I Am Malala : The Girl Who Stood Up for Education and Was Shot by the Taliban
by Yousafzai, Malala; Lamb, Christina (CON)







Prologue3(10)
Part One
1 A Daughter Is Born
13(14)
2 My Father the Falcon
27(13)
3 Growing Up in a School
40(18)
4 The Village
58(11)
5 Why I Don't Wear Earrings and Pashtuns Don't Say Thank You
69(11)
6 Children of the Rubbish Mountain
80(10)
7 The Mufti Who Tried to Close Our School
90(12)
8 The Autumn of the Earthquake
102(9)
Part Two The Valley of Death
9 Radio Mullah
111(12)
10 Toffees, Tennis Balls and the Buddhas of Swat
123(12)
11 The Clever Class
135(12)
12 The Bloody Square
147(7)
13 The Diary of Gul Makai
154(11)
14 A Funny Kind of Peace
165(11)
15 Leaving the Valley
176(13)
Part Three
16 The Valley of Sorrows
189(16)
17 Praying to Be Tall
205(13)
18 The Woman and the Sea
218(9)
19 A Private Talibanization
227(9)
20 Who Is Malala?
236(9)
Part Four
21 "God, I Entrust Her to You"
245(16)
22 Journey into the Unknown
261(14)
Part Five A Second Life
23 "The Girl Shot in the Head, Birmingham"
275(15)
24 "They Have Snatched Her Smile"
290(13)
Epilogue: One Child, One Teacher, One Book, One Pen...303(12)
Glossary315(4)
Important Events in Pakistan and Swat319(4)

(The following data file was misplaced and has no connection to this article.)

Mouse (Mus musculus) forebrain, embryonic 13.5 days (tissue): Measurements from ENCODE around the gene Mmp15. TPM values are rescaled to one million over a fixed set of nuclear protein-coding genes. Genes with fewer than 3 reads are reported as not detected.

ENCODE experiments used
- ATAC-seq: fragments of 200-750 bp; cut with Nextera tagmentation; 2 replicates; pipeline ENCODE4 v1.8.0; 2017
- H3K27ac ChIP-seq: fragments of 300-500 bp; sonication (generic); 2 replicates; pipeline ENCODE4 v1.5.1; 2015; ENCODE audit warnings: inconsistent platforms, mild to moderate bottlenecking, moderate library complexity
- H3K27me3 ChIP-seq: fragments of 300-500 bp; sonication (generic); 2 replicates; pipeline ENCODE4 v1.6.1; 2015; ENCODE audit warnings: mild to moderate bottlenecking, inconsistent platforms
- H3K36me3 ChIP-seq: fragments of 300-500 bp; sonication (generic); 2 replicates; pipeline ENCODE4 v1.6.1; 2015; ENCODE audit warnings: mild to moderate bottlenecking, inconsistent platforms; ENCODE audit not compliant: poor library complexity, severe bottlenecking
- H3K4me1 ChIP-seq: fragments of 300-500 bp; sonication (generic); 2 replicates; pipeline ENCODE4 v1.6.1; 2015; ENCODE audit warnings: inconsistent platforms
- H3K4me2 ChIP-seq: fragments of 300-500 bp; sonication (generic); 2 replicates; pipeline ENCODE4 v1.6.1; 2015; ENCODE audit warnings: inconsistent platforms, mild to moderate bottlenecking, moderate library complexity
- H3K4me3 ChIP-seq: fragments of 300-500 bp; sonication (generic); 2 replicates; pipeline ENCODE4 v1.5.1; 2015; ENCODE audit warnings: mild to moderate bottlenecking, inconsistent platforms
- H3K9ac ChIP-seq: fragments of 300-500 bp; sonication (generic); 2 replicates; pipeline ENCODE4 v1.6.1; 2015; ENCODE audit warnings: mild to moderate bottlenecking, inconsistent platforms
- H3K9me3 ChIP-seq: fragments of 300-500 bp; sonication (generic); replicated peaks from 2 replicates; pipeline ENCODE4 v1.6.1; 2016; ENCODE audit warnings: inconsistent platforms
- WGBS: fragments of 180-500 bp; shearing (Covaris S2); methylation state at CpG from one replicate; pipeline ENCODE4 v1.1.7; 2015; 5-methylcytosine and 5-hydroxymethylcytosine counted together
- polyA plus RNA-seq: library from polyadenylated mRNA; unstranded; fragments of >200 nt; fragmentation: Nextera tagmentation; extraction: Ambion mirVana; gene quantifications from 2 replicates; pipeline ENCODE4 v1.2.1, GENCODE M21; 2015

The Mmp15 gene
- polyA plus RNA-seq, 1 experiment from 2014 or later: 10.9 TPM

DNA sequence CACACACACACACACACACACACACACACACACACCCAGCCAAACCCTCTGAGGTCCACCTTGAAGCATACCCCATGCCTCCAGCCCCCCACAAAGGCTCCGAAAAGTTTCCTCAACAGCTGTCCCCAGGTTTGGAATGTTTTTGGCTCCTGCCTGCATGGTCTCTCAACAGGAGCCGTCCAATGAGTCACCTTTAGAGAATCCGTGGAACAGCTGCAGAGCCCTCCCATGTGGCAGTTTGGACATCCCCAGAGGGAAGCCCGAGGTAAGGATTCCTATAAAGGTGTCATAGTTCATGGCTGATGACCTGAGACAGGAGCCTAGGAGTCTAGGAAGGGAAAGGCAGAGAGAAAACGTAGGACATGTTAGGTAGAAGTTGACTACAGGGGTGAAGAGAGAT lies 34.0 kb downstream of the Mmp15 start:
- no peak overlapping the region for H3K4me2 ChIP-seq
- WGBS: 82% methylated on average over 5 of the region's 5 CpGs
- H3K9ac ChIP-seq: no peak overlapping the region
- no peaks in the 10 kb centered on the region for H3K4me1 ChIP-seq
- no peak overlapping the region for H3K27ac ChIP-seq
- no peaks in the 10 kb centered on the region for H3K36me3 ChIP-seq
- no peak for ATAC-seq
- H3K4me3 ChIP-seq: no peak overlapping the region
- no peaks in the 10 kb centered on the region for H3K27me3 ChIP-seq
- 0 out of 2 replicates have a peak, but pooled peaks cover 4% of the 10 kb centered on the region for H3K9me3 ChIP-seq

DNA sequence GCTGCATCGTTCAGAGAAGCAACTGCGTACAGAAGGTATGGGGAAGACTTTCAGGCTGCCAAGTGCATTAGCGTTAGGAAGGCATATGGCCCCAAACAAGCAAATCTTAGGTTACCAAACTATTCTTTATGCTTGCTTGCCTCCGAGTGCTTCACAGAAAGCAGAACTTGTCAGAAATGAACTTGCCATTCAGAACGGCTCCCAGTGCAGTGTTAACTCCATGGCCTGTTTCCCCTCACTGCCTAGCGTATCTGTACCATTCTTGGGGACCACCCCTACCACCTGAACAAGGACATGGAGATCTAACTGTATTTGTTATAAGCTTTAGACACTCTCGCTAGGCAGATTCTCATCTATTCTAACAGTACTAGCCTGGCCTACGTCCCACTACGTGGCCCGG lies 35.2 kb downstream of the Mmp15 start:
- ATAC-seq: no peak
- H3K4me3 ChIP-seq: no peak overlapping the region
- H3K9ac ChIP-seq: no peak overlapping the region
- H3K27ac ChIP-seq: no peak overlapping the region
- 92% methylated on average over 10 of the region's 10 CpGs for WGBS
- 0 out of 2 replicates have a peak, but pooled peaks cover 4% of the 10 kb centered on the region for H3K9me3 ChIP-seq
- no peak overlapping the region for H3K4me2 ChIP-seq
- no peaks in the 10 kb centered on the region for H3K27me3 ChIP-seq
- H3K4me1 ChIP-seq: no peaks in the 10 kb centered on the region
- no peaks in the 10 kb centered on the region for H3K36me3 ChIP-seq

Acknowledgments323(4)
A Note on the Malala Fund327


Describes the life of the young Pakistani student who advocated for women's rights and education in the Taliban-controlled Swat Valley, survived an assassination attempt, and became the youngest nominee for the Nobel Peace Prize.





Malala Yousafzai, the educational campaigner from Swat Valley, Pakistan, came to public attention by writing for BBC Urdu about life under the Taliban. Using the pen name Gul Makai, she often spoke about her family's fight for girls' education in her community.

In October 2012, Malala was targeted by the Taliban and shot in the head as she was returning from school on a bus. She miraculously survived and continues her campaign for education.

In recognition of her courage and advocacy, Malala was awarded the Nobel Peace Prize in 2014, becoming the youngest-ever recipient at just seventeen years of age. She was also honored with the National Youth Peace Prize in Pakistan in 2011 and the International Children's Peace Prize in 2013, and she was short-listed for Time magazine's Person of the Year.

Malala continues to champion universal access to education through the Malala Fund, a non-
profit organization investing in community-led programs and supporting education advocates around the world.




Christina Lamb is one of the world's leading foreign correspondents. She has reported on Pakistan and Afghanistan since 1987. Educated at Oxford and Harvard, she is the author of five books and has won a number of awards, including Britain's Foreign Correspondent of the Year five times, as well as the Prix Bayeux-Calvados, Europe's most prestigious award for war correspondents. She currently works for the Sunday Times and lives in London and Portugal with her husband and son.






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